how do you add bounding boxes to the segmented image?
Which parameters does the learning rate “control” for each epoch? Does it control the random movements in all dimensions of the loss function? I’m having hard time connecting the LR bouncing around to some tangible thing that is helping us get “closer” to our ideal loss function.
As we increase the dimensions, I believe new weights add up. If thats the case, what would be the weight of the added parameters. Will it be the copy of the weight something near, or its a random weight that gets assigned.
Find the place it is decreasing at an increasing rate after the minimum point. i.e one step backward after the minimum point(1e-01). would pick (1e-02)
Delete data sets you not currently using. from previous notebooks
Yeah, on my machine, fp16 seems to fail lots of times
Probably need to update drivers to the most recent versions or something. (The card is 2080).
it is clear now that a gpu with a higher vram is a must. (bs =4, Isnt a good representation of the whole dataset). I would like to know your thoughts on this !
For a dataset very different than imageNet like the satellite images or genomic images mutation points shown in lesson 2, we should use our own stats.
Jeremy once said in the forum:
If you’re using a pretrained model you need to use the same stats it was trained with.
Why it is that? Isn’t it that, normalized dataset with its own stats will have roughly the same distribution like imageNet?
The only thing I can think of, which may differ is skewness:
Is it the possibility of skewness or something else the reason of your statement?
And does that mean you don’t recommend using pretrained model with very different dataset like the one-point mutation that you showed us in lesson 2?
or it is okay to use pretrained model for Genomics images, but we should use imageNet stats? However if it is yes, then the dataset will not be normalized well!
In some cases, you may be able to find a closed-form solution to your model (aka, some sort of explicit function). However, when there is a lot of data, even closed-form solutions may involve too much memory - like if you have to invert a huge matrix or such.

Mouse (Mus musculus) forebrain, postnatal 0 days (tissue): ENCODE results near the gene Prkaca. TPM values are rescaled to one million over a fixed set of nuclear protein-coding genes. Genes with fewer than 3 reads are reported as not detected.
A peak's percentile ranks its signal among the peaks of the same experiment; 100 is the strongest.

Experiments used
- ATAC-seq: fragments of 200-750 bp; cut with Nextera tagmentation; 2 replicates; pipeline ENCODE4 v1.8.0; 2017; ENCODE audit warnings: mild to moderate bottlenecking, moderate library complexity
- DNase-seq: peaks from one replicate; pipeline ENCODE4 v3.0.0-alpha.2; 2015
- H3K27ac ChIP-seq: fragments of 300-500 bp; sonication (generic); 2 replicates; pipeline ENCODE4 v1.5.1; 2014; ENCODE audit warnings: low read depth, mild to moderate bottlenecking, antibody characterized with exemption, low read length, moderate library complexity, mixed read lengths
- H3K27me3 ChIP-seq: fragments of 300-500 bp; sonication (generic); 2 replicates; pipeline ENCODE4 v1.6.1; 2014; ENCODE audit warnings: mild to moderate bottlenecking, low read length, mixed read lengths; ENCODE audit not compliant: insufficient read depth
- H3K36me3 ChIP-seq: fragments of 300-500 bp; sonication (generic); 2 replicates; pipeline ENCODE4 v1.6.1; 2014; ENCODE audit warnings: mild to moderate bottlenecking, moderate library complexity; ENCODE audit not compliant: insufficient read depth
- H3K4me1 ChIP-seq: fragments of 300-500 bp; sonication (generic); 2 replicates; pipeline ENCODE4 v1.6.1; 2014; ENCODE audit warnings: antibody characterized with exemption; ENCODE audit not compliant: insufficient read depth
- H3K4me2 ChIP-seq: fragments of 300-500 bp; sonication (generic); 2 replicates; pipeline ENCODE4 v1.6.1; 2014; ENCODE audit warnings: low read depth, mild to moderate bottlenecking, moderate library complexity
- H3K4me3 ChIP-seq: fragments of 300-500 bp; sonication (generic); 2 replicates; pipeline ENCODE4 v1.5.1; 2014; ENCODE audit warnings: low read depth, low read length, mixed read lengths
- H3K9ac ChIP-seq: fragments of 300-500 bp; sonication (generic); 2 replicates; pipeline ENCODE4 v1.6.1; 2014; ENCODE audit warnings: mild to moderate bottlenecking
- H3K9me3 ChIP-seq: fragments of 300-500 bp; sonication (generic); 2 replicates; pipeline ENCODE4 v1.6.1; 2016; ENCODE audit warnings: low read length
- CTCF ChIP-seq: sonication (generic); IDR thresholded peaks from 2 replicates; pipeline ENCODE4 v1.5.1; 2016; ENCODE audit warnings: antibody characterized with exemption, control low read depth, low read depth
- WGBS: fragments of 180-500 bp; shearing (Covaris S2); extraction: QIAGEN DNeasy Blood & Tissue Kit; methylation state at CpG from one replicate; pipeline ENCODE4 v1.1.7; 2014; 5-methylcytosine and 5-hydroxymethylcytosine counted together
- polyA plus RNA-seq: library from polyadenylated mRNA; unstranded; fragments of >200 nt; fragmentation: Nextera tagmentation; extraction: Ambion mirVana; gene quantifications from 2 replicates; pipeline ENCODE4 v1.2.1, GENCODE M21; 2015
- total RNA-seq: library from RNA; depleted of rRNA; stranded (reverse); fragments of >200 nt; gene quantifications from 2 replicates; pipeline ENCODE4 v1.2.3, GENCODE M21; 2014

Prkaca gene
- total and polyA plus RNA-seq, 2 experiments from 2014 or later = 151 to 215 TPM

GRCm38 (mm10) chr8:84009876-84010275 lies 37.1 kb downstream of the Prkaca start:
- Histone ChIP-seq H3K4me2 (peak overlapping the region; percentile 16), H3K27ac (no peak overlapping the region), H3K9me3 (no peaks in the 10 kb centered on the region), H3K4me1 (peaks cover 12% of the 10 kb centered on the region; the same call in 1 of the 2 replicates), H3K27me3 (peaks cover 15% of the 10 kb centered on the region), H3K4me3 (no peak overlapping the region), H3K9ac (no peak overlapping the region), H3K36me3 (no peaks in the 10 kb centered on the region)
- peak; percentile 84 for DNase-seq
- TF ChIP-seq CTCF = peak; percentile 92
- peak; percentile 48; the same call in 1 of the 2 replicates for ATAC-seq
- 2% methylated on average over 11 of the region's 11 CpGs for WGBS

In addition to stochastic gradient descent, there are many other descent methods used in unconstrained optimization. These include BFGS, DFP, and Broyden’s method among others. I’d have to refresh myself on how much memory they would use and if that would be suitable for deep learning, though.
Could Jeremy talk a bit more about literature review and how he decides what new techniques to add to the Fastai library?
I think in deep learning it is usually a scalar that is applied uniformly on all dimensions or parameters. But it is possible to have a separate learning rate along each dimension, but it will be too many hyperparameters to determine so people usually don’t do it. For example, in single layer feed forward networks, this paper shows that using multiple learning factors (one per neuron) helps: http://www.uta.edu/faculty/manry/papers/MOLF_SPIE.pdf
what to do with error data/biwi_head_pose/… not found?
How can we update our CUDA driver?
Are ImagePoints the same thing we would use to make bounding boxes?
How can we determine which loss function is good for a problem ?
This head pose example definitely will be used sooner or later in military… Imagine a sentry gun with that… Sounds really scary to me.
Download the dataset? There are instructions at the beginning of the notebook.
Where should we be monitoring for information about attending part 2, either in person or via livestream?
If we reduce the images to relatively small sizes, like smaller than 120x160, then doesn’t that substantially limit the accuracy of the point location that we infer?
Does this mean that a CNN is not suitable for highly accurately predicting the location of a point in a high resolution image? Or would there be a different approach suitable for higher resolution images?